fundament

See also: Fundament

EnglishEdit

EtymologyEdit

Middle English, from Old French fundement, fondement, from Latin fundamentum (foundation), from fundō (I lay the bottom, I found).

NounEdit

fundament (plural fundaments)

  1. Foundation.
  2. The bottom; the buttocks or anus.
    • 1703, Thomas Gibson, The anatomy of humane bodies epitomized:
      It [the Sphincter Ani] serves to purse up the Fundament, and so hinders the involuntary Evacuation of the Fæces.
    • 1861, Aristotle (pseud.), Aristotle's Works: containing directions for midwives, and counsel and advice to child-bearing women with various useful remedies., page 119
      ANOTHER defect that new-born infants are liable to is, to have their fundaments closed up; by which they can never evacuate the new excrements engendered by the milk they suck...
    • 1864, Alfred Fennings, Fennings' everybody's doctor; or, When ill, how to get well, page 9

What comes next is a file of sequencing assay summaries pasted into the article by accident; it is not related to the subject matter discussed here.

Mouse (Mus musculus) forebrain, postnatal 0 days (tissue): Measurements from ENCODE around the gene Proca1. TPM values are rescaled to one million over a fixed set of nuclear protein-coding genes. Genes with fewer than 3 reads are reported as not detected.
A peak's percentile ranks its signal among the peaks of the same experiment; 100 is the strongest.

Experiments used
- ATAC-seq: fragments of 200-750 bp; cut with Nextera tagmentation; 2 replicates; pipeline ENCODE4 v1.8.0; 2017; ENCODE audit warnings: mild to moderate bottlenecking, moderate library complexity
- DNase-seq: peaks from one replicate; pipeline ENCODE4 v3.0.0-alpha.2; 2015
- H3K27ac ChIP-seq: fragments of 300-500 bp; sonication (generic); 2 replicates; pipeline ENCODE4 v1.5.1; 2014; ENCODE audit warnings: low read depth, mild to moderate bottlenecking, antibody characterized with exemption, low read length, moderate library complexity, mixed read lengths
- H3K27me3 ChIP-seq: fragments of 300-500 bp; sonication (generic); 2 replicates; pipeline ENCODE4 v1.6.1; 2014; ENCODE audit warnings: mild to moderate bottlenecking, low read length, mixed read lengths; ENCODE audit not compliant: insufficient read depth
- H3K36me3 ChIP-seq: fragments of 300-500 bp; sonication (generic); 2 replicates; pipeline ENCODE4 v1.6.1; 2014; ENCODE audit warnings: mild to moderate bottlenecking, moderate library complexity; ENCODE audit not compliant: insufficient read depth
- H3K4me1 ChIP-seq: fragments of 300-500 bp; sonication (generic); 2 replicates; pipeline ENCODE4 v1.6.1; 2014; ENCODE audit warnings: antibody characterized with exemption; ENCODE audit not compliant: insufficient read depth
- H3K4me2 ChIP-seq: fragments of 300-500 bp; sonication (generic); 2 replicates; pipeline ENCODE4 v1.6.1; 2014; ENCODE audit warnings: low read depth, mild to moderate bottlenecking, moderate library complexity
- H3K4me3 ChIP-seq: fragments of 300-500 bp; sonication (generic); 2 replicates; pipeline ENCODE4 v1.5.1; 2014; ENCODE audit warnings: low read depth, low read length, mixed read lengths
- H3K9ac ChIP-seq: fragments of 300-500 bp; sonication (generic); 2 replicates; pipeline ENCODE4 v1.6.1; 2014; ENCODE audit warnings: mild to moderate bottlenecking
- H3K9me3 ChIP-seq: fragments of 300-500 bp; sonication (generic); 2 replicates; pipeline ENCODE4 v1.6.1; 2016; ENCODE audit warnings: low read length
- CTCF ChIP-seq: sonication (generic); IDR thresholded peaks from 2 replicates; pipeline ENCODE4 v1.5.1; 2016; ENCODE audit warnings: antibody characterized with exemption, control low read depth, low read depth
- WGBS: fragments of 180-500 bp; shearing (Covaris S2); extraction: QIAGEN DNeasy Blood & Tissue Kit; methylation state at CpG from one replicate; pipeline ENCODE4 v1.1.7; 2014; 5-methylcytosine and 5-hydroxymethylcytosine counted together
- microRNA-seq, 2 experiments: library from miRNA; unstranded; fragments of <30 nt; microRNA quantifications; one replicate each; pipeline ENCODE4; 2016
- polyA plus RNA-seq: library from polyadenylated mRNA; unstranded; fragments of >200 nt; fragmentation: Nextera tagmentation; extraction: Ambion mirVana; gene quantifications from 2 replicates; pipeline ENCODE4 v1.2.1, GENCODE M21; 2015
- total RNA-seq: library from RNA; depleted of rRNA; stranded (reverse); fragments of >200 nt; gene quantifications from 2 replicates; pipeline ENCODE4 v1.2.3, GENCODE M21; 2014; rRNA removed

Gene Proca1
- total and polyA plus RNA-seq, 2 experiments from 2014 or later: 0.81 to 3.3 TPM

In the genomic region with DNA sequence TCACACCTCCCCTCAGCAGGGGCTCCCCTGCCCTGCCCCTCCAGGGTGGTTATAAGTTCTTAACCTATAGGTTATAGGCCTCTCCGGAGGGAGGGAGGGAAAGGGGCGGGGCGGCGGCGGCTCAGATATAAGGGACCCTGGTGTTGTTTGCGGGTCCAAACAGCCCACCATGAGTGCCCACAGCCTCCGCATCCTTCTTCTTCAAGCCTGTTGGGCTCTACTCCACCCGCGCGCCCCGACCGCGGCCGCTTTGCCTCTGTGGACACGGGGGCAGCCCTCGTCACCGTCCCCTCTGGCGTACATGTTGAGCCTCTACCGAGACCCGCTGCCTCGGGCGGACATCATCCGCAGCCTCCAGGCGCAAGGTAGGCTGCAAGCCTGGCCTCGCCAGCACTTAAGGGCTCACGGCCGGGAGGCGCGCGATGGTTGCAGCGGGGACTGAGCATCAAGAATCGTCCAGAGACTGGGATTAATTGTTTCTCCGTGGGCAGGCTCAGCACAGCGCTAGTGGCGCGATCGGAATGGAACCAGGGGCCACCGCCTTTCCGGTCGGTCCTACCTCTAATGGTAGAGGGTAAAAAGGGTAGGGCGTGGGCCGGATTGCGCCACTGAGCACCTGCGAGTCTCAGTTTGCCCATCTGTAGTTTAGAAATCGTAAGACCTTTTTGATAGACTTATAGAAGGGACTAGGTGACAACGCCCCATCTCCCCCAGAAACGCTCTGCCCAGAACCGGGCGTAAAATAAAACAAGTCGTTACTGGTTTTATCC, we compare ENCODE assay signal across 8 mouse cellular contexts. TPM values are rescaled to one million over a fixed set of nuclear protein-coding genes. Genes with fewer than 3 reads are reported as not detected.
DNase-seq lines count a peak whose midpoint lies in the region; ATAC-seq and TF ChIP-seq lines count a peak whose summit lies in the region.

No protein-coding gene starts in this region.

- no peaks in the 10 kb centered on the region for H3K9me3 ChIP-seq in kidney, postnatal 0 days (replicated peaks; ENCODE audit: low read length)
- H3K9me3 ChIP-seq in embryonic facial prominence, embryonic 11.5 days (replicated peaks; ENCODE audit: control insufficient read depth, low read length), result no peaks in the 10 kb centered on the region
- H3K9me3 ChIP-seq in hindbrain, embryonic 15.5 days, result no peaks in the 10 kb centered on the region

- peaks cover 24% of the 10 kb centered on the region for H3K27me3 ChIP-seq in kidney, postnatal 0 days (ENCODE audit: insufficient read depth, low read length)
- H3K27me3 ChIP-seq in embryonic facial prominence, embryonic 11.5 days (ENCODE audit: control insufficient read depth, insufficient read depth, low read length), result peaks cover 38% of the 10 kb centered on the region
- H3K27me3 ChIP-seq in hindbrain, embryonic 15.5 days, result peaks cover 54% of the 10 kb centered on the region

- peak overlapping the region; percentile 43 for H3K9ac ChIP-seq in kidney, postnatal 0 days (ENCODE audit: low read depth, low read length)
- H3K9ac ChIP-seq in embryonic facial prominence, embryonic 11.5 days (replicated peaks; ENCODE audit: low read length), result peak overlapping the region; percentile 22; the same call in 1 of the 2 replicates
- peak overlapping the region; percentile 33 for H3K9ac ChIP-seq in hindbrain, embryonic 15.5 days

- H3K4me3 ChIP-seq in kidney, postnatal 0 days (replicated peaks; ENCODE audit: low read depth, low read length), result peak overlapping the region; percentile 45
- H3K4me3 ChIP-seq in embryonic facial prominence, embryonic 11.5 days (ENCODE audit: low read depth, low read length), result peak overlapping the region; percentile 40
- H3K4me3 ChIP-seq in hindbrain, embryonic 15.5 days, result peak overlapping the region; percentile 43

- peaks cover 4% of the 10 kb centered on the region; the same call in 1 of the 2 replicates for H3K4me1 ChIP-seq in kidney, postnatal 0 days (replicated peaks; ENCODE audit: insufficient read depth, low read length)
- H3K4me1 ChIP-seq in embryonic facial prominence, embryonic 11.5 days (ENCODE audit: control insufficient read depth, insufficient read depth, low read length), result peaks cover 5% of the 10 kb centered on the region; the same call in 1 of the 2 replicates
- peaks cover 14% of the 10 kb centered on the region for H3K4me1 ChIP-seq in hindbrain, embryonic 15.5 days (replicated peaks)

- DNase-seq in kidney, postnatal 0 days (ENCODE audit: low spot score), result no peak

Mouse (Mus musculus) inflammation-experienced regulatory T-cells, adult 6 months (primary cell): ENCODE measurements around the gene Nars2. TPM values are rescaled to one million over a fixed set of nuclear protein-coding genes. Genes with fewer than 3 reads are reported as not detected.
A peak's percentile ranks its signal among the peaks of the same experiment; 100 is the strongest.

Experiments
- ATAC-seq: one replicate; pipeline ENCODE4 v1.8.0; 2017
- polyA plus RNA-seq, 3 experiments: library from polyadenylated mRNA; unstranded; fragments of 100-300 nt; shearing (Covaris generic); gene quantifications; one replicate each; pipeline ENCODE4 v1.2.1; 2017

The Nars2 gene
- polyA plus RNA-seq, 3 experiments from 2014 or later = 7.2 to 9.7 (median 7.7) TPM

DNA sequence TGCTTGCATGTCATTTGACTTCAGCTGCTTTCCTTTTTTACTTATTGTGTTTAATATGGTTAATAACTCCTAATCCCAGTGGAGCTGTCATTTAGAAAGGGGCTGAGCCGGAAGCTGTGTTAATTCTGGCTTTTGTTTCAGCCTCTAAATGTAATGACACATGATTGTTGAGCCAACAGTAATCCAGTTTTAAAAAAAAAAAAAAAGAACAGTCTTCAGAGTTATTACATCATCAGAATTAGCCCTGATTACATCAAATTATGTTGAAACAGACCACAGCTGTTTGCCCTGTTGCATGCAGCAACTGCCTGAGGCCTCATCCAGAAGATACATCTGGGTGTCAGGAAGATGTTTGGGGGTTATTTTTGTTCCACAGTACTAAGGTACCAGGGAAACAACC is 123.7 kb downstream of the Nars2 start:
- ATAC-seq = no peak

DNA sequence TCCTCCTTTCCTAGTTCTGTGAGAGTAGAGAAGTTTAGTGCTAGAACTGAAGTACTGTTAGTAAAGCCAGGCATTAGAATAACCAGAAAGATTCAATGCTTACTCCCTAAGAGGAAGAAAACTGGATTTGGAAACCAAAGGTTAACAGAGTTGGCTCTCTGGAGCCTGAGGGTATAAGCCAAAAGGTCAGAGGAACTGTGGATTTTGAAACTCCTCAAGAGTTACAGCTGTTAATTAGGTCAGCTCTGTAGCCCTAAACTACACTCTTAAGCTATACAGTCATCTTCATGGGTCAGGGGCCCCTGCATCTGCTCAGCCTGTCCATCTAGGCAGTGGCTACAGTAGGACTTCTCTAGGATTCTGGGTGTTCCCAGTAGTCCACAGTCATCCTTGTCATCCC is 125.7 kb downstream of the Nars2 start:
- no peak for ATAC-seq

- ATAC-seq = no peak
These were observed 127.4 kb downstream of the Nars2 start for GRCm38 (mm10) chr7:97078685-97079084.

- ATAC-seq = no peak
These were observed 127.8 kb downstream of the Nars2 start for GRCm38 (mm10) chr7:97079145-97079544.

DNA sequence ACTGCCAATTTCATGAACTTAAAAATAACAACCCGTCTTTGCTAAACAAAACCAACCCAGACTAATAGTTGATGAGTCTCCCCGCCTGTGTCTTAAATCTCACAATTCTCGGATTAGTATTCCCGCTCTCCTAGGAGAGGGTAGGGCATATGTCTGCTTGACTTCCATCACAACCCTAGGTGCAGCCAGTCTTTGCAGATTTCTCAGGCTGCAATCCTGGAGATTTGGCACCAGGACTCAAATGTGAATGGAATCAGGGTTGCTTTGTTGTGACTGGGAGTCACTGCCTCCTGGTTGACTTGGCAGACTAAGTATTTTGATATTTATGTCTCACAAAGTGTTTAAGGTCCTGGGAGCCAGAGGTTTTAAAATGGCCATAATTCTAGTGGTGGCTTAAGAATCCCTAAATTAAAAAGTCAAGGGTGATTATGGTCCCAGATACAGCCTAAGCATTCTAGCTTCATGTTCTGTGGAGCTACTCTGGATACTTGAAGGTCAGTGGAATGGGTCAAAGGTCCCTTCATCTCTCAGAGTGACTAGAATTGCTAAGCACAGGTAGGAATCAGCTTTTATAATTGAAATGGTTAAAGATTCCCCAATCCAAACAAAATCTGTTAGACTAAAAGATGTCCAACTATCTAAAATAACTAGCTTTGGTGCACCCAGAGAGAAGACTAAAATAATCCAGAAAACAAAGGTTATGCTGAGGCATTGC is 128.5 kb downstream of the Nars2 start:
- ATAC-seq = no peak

Bathe the parts frequently with cold water, and, if there be much pain at stool, always squirt up the fundament, beforehand, with a syringe, half a teacupful of cold water.
    • 2008, Eric Summers , Ride Me Cowboy: Erotic Tales of the West, page 38[1]:
      I flinched when he touched my rosebud, but pretty soon I was fucking his mouth like it was Hector's fundament.
  3. The underlying basis or principle for a theoretical or mathematical system.

Related termsEdit


DutchEdit

PronunciationEdit

NounEdit

fundament n (plural fundamenten, diminutive fundamentje n)

  1. basis
  2. foundation

PolishEdit

Polish Wikipedia has an article on:

Wikipedia pl

fundamenty

PronunciationEdit

NounEdit

fundament m

  1. foundation (lowest and supporting part or member of a wall)

DeclensionEdit

Last modified on 20 April 2014, at 22:42